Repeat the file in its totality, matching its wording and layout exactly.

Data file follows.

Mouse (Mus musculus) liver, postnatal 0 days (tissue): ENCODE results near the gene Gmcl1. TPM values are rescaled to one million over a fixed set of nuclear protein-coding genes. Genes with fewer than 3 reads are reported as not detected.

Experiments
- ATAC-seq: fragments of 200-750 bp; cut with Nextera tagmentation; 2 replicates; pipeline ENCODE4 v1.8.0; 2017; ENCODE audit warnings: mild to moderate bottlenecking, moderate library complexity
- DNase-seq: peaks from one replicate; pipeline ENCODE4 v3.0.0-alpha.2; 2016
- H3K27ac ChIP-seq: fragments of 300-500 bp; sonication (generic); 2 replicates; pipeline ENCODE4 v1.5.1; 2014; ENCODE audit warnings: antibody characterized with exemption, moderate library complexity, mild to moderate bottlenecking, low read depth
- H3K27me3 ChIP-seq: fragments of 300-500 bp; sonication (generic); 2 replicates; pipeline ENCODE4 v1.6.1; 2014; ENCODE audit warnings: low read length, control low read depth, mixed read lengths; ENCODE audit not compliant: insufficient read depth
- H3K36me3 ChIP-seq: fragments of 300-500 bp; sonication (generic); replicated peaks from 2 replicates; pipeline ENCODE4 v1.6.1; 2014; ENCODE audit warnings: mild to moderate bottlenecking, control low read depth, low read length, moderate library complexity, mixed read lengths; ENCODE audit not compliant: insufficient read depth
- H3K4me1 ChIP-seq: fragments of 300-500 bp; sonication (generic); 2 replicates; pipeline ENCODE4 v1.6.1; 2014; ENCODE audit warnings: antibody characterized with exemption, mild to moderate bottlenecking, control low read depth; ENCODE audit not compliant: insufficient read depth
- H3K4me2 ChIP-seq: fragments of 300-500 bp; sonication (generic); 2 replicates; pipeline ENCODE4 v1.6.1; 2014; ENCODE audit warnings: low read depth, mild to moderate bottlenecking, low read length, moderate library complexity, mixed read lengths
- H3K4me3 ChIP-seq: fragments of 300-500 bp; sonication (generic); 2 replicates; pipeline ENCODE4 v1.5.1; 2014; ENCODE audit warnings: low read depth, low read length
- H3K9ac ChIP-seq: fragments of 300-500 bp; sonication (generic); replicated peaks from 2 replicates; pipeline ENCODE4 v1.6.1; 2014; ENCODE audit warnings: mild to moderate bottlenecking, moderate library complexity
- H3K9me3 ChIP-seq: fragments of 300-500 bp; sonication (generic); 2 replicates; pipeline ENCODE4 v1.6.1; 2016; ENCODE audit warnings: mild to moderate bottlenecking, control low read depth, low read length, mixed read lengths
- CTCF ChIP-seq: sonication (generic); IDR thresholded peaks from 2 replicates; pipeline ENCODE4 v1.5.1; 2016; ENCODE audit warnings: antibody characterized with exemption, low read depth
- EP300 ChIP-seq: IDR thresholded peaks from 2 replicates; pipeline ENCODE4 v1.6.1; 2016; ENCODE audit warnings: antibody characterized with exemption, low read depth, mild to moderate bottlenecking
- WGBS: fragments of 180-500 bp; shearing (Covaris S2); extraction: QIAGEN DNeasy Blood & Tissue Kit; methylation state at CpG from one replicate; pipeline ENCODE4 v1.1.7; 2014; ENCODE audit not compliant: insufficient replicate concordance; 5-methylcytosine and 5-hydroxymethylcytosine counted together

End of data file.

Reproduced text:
Mouse (Mus musculus) liver, postnatal 0 days (tissue): ENCODE results near the gene Gmcl1. TPM values are rescaled to one million over a fixed set of nuclear protein-coding genes. Genes with fewer than 3 reads are reported as not detected.

Experiments
- ATAC-seq: fragments of 200-750 bp; cut with Nextera tagmentation; 2 replicates; pipeline ENCODE4 v1.8.0; 2017; ENCODE audit warnings: mild to moderate bottlenecking, moderate library complexity
- DNase-seq: peaks from one replicate; pipeline ENCODE4 v3.0.0-alpha.2; 2016
- H3K27ac ChIP-seq: fragments of 300-500 bp; sonication (generic); 2 replicates; pipeline ENCODE4 v1.5.1; 2014; ENCODE audit warnings: antibody characterized with exemption, moderate library complexity, mild to moderate bottlenecking, low read depth
- H3K27me3 ChIP-seq: fragments of 300-500 bp; sonication (generic); 2 replicates; pipeline ENCODE4 v1.6.1; 2014; ENCODE audit warnings: low read length, control low read depth, mixed read lengths; ENCODE audit not compliant: insufficient read depth
- H3K36me3 ChIP-seq: fragments of 300-500 bp; sonication (generic); replicated peaks from 2 replicates; pipeline ENCODE4 v1.6.1; 2014; ENCODE audit warnings: mild to moderate bottlenecking, control low read depth, low read length, moderate library complexity, mixed read lengths; ENCODE audit not compliant: insufficient read depth
- H3K4me1 ChIP-seq: fragments of 300-500 bp; sonication (generic); 2 replicates; pipeline ENCODE4 v1.6.1; 2014; ENCODE audit warnings: antibody characterized with exemption, mild to moderate bottlenecking, control low read depth; ENCODE audit not compliant: insufficient read depth
- H3K4me2 ChIP-seq: fragments of 300-500 bp; sonication (generic); 2 replicates; pipeline ENCODE4 v1.6.1; 2014; ENCODE audit warnings: low read depth, mild to moderate bottlenecking, low read length, moderate library complexity, mixed read lengths
- H3K4me3 ChIP-seq: fragments of 300-500 bp; sonication (generic); 2 replicates; pipeline ENCODE4 v1.5.1; 2014; ENCODE audit warnings: low read depth, low read length
- H3K9ac ChIP-seq: fragments of 300-500 bp; sonication (generic); replicated peaks from 2 replicates; pipeline ENCODE4 v1.6.1; 2014; ENCODE audit warnings: mild to moderate bottlenecking, moderate library complexity
- H3K9me3 ChIP-seq: fragments of 300-500 bp; sonication (generic); 2 replicates; pipeline ENCODE4 v1.6.1; 2016; ENCODE audit warnings: mild to moderate bottlenecking, control low read depth, low read length, mixed read lengths
- CTCF ChIP-seq: sonication (generic); IDR thresholded peaks from 2 replicates; pipeline ENCODE4 v1.5.1; 2016; ENCODE audit warnings: antibody characterized with exemption, low read depth
- EP300 ChIP-seq: IDR thresholded peaks from 2 replicates; pipeline ENCODE4 v1.6.1; 2016; ENCODE audit warnings: antibody characterized with exemption, low read depth, mild to moderate bottlenecking
- WGBS: fragments of 180-500 bp; shearing (Covaris S2); extraction: QIAGEN DNeasy Blood & Tissue Kit; methylation state at CpG from one replicate; pipeline ENCODE4 v1.1.7; 2014; ENCODE audit not compliant: insufficient replicate concordance; 5-methylcytosine and 5-hydroxymethylcytosine counted together